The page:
Nat’l Senior Health & Fitness Day 2015

Nat'l Seniors Health & Fitness Day 2015Keep up the fun & momentum after your Memorial Day Weekend and celebrate with seniors around the country for National Senior Health & Fitness Day! While these ‘national observances’ show up only once annually on your calendar, they’re meant to create awareness and promote healthy change.  This website is full of good information on how to develop healthy lifestyles for the seniors in your life (and it wouldn’t hurt if you jumped on the bandwagon with them!). A few little changes can go a long way to living a healthy, vibrant life. 

The Phenomenon That Will Leave Your Heart Pumping and Your Body Feeling Amazing!

1207257_lIt’s finally here!  A phenomenon that will leave your heart pounding and your body feeling amazing!  Most likely you will even experience the benefits of a tighter, toner body frame, improved digestion and metabolism, increased bone density and relief from structural body pain. What could it be?  Just exactly what am I talking about?  What is this newest, best thing?! Are you ready to find out?!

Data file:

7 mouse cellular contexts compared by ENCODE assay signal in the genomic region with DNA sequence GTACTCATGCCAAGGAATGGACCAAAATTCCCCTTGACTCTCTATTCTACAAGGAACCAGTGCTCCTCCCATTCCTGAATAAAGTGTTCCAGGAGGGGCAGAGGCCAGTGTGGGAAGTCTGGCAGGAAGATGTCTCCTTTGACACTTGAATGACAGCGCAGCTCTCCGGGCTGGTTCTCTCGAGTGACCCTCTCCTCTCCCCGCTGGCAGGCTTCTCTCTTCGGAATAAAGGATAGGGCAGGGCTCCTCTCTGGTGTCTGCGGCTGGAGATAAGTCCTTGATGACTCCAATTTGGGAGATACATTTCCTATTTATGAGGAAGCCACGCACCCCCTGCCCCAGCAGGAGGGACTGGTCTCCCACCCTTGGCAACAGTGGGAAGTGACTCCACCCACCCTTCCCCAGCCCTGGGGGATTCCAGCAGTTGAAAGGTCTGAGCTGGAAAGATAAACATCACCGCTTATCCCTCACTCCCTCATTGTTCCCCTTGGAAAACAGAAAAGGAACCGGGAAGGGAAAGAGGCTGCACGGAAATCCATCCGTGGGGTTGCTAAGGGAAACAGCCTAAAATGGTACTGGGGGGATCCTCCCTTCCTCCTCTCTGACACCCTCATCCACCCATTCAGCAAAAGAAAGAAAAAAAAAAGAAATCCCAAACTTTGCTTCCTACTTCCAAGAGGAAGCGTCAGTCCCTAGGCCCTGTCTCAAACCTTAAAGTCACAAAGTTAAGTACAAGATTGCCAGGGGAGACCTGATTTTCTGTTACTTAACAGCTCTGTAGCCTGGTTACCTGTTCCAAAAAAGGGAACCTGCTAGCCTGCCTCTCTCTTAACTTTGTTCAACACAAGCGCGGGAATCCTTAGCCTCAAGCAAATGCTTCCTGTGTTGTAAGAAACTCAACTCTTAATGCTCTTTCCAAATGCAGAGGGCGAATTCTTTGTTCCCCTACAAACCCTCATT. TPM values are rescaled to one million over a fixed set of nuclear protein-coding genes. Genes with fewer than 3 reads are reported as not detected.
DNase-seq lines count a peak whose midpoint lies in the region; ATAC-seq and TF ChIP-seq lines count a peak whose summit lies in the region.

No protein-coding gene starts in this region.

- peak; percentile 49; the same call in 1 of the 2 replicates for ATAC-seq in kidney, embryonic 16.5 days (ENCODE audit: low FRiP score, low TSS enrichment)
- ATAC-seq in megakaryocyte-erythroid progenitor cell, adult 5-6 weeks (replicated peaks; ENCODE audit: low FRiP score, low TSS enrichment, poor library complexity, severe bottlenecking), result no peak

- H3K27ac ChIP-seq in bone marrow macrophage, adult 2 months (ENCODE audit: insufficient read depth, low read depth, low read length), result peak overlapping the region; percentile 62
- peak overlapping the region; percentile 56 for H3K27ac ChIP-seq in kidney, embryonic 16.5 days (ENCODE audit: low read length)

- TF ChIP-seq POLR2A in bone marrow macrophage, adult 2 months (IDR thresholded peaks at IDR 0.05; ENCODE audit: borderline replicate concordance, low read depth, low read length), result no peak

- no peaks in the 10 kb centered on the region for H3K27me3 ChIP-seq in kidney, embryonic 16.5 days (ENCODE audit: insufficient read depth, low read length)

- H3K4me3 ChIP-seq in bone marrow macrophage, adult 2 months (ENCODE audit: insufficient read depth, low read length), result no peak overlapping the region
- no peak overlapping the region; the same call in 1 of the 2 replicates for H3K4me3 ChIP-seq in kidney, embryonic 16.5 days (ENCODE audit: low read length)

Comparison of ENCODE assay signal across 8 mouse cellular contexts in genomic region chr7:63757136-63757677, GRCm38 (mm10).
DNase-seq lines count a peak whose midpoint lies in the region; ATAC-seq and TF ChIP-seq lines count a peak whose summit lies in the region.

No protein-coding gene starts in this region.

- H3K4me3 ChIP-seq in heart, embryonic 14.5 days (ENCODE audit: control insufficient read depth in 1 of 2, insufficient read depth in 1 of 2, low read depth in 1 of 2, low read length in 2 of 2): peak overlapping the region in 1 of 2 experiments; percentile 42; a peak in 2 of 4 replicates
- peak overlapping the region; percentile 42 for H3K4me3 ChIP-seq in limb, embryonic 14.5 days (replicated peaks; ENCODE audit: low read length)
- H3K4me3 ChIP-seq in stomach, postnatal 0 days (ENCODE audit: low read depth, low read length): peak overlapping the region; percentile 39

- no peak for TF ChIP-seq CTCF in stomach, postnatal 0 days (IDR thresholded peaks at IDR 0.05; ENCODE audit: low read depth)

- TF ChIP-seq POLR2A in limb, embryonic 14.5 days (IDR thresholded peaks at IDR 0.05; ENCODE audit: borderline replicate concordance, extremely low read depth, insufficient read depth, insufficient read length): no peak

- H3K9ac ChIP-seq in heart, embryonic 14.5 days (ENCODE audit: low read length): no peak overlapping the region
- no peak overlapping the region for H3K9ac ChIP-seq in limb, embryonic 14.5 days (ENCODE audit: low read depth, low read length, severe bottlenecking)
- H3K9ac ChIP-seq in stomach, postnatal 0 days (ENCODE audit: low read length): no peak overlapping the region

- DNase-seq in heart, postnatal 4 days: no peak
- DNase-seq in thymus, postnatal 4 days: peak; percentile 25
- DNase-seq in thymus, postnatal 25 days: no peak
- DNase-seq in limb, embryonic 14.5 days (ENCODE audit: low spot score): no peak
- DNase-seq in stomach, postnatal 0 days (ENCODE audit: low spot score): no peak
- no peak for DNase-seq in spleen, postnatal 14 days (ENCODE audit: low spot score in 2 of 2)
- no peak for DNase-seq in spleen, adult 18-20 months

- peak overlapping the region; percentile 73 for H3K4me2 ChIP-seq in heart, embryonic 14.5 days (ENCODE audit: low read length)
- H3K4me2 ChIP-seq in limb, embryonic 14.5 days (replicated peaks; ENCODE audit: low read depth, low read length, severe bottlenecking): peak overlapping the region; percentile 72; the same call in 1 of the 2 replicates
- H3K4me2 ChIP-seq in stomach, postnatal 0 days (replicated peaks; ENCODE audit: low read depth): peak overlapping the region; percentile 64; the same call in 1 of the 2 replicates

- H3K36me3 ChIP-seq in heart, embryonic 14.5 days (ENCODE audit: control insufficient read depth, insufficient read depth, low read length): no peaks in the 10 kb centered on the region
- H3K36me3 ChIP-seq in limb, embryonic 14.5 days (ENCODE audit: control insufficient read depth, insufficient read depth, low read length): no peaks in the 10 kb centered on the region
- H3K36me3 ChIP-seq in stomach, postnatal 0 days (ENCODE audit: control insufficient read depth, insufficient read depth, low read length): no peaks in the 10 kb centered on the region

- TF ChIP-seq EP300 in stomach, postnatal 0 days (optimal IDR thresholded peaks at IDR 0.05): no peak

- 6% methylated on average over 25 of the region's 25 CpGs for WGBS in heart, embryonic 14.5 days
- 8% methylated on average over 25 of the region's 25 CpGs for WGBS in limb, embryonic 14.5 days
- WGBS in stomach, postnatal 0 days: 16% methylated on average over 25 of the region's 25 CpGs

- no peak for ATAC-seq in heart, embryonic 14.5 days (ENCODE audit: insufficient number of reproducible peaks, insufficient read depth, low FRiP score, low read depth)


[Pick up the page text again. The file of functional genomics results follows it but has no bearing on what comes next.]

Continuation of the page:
Well, its always been around but many of us do not know truly what it means and where to start with it.  We scan the internet, read articles, pick up magazines and like what we are seeing, but it seems complicated.  It’s strength training. Yes, strength training can give you all of the benefits of a tone physique, improved overall health and more.  Let me share with you some tips:

Strength training is any form of resistance exercise that is load-bearing on your body.  So, it can be dumbbells, barbells, weight-plated machines, resistance bands or body weight.  Any tool that gives you that little “something extra” that you have to move, lift, twist, push, pull, squat, lunge or pick up.  Are you starting to get the idea? It’s not so scary now, right?  We do those moves every day.  We just need to add that “little extra” into an organized routine.

Here is a sample routine:

Squats 15 reps/2 sets (modification – hold weights on each side)